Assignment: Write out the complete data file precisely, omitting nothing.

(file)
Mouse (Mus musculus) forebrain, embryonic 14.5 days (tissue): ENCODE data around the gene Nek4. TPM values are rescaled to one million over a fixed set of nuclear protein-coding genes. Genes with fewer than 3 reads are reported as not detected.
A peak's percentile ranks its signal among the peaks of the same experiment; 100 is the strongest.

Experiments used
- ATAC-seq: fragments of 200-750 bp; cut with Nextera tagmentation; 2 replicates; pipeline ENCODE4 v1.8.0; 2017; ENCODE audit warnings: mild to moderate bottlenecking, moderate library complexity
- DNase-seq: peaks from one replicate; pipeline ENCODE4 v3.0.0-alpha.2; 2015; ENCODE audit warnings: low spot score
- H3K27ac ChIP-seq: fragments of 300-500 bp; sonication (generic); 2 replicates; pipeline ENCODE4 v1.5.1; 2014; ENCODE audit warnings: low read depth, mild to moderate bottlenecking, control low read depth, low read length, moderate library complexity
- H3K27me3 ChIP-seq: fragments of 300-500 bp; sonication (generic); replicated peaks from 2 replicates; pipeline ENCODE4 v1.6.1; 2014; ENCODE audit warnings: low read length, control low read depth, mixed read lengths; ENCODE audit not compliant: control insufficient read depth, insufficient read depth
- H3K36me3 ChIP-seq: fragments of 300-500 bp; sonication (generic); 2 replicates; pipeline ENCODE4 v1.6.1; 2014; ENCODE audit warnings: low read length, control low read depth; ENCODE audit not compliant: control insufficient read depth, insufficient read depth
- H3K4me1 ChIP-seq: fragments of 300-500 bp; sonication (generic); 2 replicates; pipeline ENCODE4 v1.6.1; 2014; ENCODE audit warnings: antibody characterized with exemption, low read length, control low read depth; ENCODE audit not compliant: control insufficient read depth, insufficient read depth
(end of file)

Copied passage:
Mouse (Mus musculus) forebrain, embryonic 14.5 days (tissue): ENCODE data around the gene Nek4. TPM values are rescaled to one million over a fixed set of nuclear protein-coding genes. Genes with fewer than 3 reads are reported as not detected.
A peak's percentile ranks its signal among the peaks of the same experiment; 100 is the strongest.

Experiments used
- ATAC-seq: fragments of 200-750 bp; cut with Nextera tagmentation; 2 replicates; pipeline ENCODE4 v1.8.0; 2017; ENCODE audit warnings: mild to moderate bottlenecking, moderate library complexity
- DNase-seq: peaks from one replicate; pipeline ENCODE4 v3.0.0-alpha.2; 2015; ENCODE audit warnings: low spot score
- H3K27ac ChIP-seq: fragments of 300-500 bp; sonication (generic); 2 replicates; pipeline ENCODE4 v1.5.1; 2014; ENCODE audit warnings: low read depth, mild to moderate bottlenecking, control low read depth, low read length, moderate library complexity
- H3K27me3 ChIP-seq: fragments of 300-500 bp; sonication (generic); replicated peaks from 2 replicates; pipeline ENCODE4 v1.6.1; 2014; ENCODE audit warnings: low read length, control low read depth, mixed read lengths; ENCODE audit not compliant: control insufficient read depth, insufficient read depth
- H3K36me3 ChIP-seq: fragments of 300-500 bp; sonication (generic); 2 replicates; pipeline ENCODE4 v1.6.1; 2014; ENCODE audit warnings: low read length, control low read depth; ENCODE audit not compliant: control insufficient read depth, insufficient read depth
- H3K4me1 ChIP-seq: fragments of 300-500 bp; sonication (generic); 2 replicates; pipeline ENCODE4 v1.6.1; 2014; ENCODE audit warnings: antibody characterized with exemption, low read length, control low read depth; ENCODE audit not compliant: control insufficient read depth, insufficient read depth